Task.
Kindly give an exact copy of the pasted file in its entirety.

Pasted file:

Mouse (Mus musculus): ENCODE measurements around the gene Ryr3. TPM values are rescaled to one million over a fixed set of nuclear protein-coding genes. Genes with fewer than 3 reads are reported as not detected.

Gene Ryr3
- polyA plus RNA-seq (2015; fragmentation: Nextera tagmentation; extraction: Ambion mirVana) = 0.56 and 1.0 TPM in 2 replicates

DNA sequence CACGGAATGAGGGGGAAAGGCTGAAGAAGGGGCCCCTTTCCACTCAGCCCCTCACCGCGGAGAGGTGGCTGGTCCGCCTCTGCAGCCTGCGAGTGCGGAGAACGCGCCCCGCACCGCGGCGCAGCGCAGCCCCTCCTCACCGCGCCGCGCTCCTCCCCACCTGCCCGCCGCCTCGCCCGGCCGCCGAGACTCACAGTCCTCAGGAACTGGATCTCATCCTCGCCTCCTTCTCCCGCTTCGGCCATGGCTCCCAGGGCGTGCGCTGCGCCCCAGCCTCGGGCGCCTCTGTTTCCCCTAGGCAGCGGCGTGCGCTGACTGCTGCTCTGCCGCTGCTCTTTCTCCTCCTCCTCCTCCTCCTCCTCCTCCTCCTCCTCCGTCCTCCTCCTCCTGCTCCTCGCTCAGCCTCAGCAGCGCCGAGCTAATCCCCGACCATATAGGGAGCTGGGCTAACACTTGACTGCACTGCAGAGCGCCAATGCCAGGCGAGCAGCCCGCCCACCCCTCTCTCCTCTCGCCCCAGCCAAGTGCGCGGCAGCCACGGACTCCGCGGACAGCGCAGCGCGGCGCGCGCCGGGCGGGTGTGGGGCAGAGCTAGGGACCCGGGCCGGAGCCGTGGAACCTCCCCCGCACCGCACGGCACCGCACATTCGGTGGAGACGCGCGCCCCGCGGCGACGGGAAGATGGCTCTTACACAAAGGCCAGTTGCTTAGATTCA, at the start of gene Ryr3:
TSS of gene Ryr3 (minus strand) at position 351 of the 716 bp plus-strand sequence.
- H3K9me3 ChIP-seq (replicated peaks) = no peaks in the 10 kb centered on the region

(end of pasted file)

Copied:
Mouse (Mus musculus): ENCODE measurements around the gene Ryr3. TPM values are rescaled to one million over a fixed set of nuclear protein-coding genes. Genes with fewer than 3 reads are reported as not detected.

Gene Ryr3
- polyA plus RNA-seq (2015; fragmentation: Nextera tagmentation; extraction: Ambion mirVana) = 0.56 and 1.0 TPM in 2 replicates

DNA sequence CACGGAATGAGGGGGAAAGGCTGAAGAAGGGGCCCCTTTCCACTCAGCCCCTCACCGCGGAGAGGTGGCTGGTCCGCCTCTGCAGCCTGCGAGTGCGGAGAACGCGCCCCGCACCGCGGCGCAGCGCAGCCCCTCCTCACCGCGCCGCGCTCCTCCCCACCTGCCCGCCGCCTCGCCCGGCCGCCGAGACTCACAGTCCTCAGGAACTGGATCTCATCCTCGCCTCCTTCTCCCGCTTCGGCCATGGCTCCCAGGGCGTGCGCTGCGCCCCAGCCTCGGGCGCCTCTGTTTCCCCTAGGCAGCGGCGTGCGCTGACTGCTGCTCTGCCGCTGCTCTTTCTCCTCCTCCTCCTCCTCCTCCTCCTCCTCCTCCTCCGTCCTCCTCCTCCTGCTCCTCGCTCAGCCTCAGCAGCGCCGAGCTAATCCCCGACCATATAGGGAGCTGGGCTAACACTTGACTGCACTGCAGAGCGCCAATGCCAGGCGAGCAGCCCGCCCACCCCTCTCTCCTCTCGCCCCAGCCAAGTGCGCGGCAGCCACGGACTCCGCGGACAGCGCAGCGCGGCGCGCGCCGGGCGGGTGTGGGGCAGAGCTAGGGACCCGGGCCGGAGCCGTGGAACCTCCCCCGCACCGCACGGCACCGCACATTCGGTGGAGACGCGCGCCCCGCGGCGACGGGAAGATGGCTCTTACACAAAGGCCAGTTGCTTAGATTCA, at the start of gene Ryr3:
TSS of gene Ryr3 (minus strand) at position 351 of the 716 bp plus-strand sequence.
- H3K9me3 ChIP-seq (replicated peaks) = no peaks in the 10 kb centered on the region